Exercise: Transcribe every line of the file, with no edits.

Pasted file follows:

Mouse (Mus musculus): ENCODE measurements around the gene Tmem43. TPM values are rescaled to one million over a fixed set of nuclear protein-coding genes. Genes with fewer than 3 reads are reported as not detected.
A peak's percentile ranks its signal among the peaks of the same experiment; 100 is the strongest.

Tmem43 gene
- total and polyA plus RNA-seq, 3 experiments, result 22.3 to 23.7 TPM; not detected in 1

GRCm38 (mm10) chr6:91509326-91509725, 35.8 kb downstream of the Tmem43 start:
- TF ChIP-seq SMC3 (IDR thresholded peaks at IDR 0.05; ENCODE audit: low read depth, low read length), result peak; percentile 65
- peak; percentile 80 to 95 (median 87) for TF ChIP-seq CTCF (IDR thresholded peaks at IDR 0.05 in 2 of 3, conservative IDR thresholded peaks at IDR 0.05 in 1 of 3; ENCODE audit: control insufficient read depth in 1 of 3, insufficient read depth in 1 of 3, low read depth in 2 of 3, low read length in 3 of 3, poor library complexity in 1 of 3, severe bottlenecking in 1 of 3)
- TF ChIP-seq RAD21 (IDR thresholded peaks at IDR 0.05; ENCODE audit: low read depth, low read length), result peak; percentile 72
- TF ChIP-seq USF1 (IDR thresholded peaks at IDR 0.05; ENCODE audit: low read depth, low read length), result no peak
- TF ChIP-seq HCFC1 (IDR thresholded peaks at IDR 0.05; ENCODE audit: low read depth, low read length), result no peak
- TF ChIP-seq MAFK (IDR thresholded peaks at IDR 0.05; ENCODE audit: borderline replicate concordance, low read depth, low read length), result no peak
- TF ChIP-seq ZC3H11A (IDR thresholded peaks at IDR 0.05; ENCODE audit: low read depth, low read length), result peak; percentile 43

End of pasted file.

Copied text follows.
Mouse (Mus musculus): ENCODE measurements around the gene Tmem43. TPM values are rescaled to one million over a fixed set of nuclear protein-coding genes. Genes with fewer than 3 reads are reported as not detected.
A peak's percentile ranks its signal among the peaks of the same experiment; 100 is the strongest.

Tmem43 gene
- total and polyA plus RNA-seq, 3 experiments, result 22.3 to 23.7 TPM; not detected in 1

GRCm38 (mm10) chr6:91509326-91509725, 35.8 kb downstream of the Tmem43 start:
- TF ChIP-seq SMC3 (IDR thresholded peaks at IDR 0.05; ENCODE audit: low read depth, low read length), result peak; percentile 65
- peak; percentile 80 to 95 (median 87) for TF ChIP-seq CTCF (IDR thresholded peaks at IDR 0.05 in 2 of 3, conservative IDR thresholded peaks at IDR 0.05 in 1 of 3; ENCODE audit: control insufficient read depth in 1 of 3, insufficient read depth in 1 of 3, low read depth in 2 of 3, low read length in 3 of 3, poor library complexity in 1 of 3, severe bottlenecking in 1 of 3)
- TF ChIP-seq RAD21 (IDR thresholded peaks at IDR 0.05; ENCODE audit: low read depth, low read length), result peak; percentile 72
- TF ChIP-seq USF1 (IDR thresholded peaks at IDR 0.05; ENCODE audit: low read depth, low read length), result no peak
- TF ChIP-seq HCFC1 (IDR thresholded peaks at IDR 0.05; ENCODE audit: low read depth, low read length), result no peak
- TF ChIP-seq MAFK (IDR thresholded peaks at IDR 0.05; ENCODE audit: borderline replicate concordance, low read depth, low read length), result no peak
- TF ChIP-seq ZC3H11A (IDR thresholded peaks at IDR 0.05; ENCODE audit: low read depth, low read length), result peak; percentile 43